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National Theatre  

The Corn is Green
3.0Reviewer's Rating

Emlyn Williams is an unjustly neglected figure in the history of British theatre. As a writer and actor (on stage and screen) he made major contributions over a fifty-year career leaving a legacy of finely constructed plays and two volumes of memoirs that still stand out as among the most disarmingly frank, evocative and insightful of the genre. Just as remarkable was the trajectory of his life, which began in the poverty in North Wales, but by his 20s had taken him to Oxford and then onwards to the theatrical world and high society of London and New York.

How did this happen?

‘The Corn is Green’, first produced in 1938, provides a semi-autobiographical answer. The plot focuses on an inspirational teacher, Miss Moffat, modelled on Miss Sarah Grace Cooke, Williams’ own teacher and mentor. She founds a school in a depressed mining community, despite local opposition from Chapel and squire, and then nurtures the intelligence and raw literary talent of Morgan Evans, a chirpy and cheeky teenager fizzing with natural talent. Against the odds he wins a scholarship to Oxford, and a passport to the world, though at several points it seems very unlikely to happen.

Like many ‘well-made’ plays of the era, there are elements that are now unfashionable and hard to bring off for today’s audiences; but it still stands as one of the finest dramatic representations of the power of education to transform lives and lift horizons, while also emphasising the perils and dangers of teachers trying to live their own lives through their pupils. And the lead role of Miss Moffat is a truly wonderful part that has attracted fine performances from Sybil Thorndike, Betty Davis, and Katherine Hepburn among others. With skilful actors, and careful curation, a memorable production is still very possible.

Unfortunately, a whole series of interventions by the director undermines the success of the whole. The first half of the evening is dominated by a narrator figure, based on Williams himself, who speaks the stage directions in and around the action. While you can see why you might want to re-package the text as a memory play, and rebuild Williams’ own reputation at the same time, this device slows down the action frustratingly and commits the cardinal sin of ‘telling’ the story before you have allowed the actors to ‘show’ it. The second half is allowed to proceed with fewer interruptions so that the actors can get into their stride, except for one egregious episode where melodrama is replayed as comedy. If the director has such radical doubts about the original text, you do begin to wonder why it was selected for performance.

What saves the evening is a stellar performance by Nicola Walker as Miss Moffat. Walker is capable of turning the mood of the scene by a single gesture or inflection. She has the gusto and bravura to impersonate inspiration in the classroom, while also reaching down deep for vulnerability and fragility as needed. She has a very able partner in Iwan Davies as her star student. This is also an exceptional performance for someone just out of drama school, who visibly grows in maturity and personality as the play progresses. His conflicted responses to the hot-house training he undergoes are graphically illustrated, and the later scenes in which he confronts his teacher and mentor are a well-matched joust.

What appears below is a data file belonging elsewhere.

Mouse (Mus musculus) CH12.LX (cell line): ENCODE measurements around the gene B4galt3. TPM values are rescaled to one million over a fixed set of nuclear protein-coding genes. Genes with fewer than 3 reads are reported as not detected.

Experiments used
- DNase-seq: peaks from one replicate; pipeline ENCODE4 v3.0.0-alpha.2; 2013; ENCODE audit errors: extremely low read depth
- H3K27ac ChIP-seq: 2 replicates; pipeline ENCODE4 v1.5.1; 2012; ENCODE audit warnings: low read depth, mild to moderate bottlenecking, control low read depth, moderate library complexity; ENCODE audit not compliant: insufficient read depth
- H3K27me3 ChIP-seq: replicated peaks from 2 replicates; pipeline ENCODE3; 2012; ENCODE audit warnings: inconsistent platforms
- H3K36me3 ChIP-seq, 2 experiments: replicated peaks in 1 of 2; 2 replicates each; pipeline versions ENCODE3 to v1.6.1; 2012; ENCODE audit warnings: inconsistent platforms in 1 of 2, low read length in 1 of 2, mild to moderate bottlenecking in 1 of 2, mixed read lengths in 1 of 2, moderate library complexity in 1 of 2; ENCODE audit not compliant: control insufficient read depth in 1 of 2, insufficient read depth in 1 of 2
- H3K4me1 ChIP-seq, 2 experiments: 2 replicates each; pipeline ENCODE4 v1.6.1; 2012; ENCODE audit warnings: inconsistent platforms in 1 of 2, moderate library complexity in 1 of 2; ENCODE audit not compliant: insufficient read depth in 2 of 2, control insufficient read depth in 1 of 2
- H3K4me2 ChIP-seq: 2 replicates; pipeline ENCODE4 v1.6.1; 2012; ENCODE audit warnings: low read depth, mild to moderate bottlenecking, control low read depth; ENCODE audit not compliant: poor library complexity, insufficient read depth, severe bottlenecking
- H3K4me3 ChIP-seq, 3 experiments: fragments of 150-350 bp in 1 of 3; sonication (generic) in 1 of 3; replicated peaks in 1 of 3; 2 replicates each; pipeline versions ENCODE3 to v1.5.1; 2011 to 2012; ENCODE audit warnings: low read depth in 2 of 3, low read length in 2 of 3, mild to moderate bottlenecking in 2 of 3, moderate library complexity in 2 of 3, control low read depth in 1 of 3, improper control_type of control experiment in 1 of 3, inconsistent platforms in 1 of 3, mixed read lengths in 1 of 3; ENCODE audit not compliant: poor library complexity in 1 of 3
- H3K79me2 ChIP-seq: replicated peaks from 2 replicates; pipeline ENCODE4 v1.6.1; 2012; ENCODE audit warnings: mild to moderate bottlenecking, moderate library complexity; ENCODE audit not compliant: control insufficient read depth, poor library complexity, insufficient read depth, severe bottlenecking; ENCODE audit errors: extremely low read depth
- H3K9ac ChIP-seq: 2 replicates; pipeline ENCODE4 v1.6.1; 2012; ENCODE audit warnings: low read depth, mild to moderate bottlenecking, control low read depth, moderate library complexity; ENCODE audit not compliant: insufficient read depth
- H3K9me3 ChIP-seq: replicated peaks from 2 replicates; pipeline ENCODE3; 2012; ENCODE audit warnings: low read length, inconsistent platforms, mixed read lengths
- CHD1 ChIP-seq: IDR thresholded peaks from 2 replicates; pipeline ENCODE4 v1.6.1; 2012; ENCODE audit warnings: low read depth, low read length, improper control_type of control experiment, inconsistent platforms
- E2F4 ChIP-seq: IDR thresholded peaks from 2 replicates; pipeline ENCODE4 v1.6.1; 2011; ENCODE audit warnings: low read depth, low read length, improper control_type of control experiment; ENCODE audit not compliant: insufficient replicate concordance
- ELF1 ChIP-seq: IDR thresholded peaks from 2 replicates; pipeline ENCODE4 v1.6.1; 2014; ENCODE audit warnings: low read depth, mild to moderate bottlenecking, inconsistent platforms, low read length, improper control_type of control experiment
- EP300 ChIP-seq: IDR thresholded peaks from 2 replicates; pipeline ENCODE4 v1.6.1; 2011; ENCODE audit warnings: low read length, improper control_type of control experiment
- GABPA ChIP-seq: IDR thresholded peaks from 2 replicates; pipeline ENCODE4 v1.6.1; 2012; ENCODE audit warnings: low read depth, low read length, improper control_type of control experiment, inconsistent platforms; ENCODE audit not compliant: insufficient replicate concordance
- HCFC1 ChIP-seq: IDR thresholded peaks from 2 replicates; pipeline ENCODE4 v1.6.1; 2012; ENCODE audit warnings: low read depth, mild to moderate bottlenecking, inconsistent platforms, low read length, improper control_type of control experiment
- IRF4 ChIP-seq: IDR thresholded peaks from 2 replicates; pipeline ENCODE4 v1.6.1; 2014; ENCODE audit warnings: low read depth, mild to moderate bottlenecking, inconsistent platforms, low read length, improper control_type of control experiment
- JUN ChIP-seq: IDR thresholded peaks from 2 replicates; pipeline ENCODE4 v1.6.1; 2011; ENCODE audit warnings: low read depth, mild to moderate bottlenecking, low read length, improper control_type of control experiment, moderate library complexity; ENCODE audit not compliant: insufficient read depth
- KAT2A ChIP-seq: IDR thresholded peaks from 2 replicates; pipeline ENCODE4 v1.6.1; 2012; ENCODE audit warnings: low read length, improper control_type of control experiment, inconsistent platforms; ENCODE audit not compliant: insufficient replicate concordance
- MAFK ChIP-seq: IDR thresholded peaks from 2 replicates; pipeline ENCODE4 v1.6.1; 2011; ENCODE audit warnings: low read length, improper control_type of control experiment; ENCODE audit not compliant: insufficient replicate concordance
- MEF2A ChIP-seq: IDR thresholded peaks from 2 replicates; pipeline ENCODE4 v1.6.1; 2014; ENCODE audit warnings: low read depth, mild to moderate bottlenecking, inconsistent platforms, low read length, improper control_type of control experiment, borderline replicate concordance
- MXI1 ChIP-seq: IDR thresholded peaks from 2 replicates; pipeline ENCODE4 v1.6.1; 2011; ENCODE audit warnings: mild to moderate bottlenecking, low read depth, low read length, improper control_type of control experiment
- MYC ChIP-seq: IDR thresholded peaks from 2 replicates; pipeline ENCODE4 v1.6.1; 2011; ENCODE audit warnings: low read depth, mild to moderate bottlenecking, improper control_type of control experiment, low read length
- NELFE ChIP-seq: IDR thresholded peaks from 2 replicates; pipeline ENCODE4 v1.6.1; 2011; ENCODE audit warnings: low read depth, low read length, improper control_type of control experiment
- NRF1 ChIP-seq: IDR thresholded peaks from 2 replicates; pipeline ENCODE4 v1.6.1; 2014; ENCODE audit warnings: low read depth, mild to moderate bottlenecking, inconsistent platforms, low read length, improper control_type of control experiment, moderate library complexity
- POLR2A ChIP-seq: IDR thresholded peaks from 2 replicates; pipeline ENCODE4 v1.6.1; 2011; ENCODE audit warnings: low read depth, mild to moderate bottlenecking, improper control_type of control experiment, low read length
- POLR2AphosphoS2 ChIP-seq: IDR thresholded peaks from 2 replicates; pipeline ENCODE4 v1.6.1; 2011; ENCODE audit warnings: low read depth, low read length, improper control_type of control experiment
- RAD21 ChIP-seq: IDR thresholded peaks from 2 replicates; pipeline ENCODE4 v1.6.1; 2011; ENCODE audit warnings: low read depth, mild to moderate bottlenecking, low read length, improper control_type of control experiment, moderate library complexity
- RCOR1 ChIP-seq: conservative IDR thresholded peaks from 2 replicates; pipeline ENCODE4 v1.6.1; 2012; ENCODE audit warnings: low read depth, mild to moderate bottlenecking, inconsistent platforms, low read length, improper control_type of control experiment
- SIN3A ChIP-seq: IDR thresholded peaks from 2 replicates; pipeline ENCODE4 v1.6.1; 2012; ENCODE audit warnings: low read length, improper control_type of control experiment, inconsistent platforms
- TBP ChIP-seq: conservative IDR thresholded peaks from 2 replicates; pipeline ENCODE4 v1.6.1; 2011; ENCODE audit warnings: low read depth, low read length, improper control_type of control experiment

The supporting cast respond in a variety of ways to their roles. As you would expect from drama of this era, many of these characters are stock, even caricature parts, and were so even in the 1930s. They have functions to perform in the plot and a range of stereotypes from Welsh life of the era to project. The actors who fare best are those with excellent comic timing who take advantage of the one-liners they are given and add comic stage business of their own. Jo McInnes, Alice Orr-Ewing, and Rufus Wright all do so. It would be churlish also not applaud the work of Gareth David-Lloyd as Emlyn Williams, which despite the remarks above, stands as a fine impersonation of the man himself.

The creative team as usual set a very plausible context for the play, especially in the second half where the set by Ultz gives just the right amount of period detail while allowing plenty of room for manoeuvre for what can be, at times, a crowded stage. Costumes too are impeccable for the time and place.

While the directorial interventions imposed on this play require this reviewer to enter a negative response overall, there is one innovation which really does deserve applause and indeed imitation in further revivals. Dominic Cooke introduces a chorus of miners, present and often singing throughout the action in a way that subtly underscores the mood of particular scenes. In this kind of device, which establishes the biographical origins of this play with a subtlety that is absent elsewhere, we certainly do see ways in which this play can be legitimately updated and enhanced without undermining its central dynamics.

  • Drama
  • By Emlyn Williams
  • Directed by Dominic Cooke
  • Photograph by Johan Persson
  • Cast includes: Saffron Coomber, Gareth David-Lloyd, Iwan Davies, Richard Lynch, Jo McInnes, Alice Orr-Ewing, Nicola Walker, Rufus Wright
  • National Theatre  
  • Until 11 June 2022,
  • Running Time: Approx. 2 hours 40 mins including one interval

About The Author

Editor & Reviewer (UK)

Tim Hochstrasser is a historian teaching early modern intellectual and cultural history at the LSE. He has a long-standing commitment to the visual, musical and dramatic arts, and opera above all, as a unifying and inspiring vehicle for all of them.

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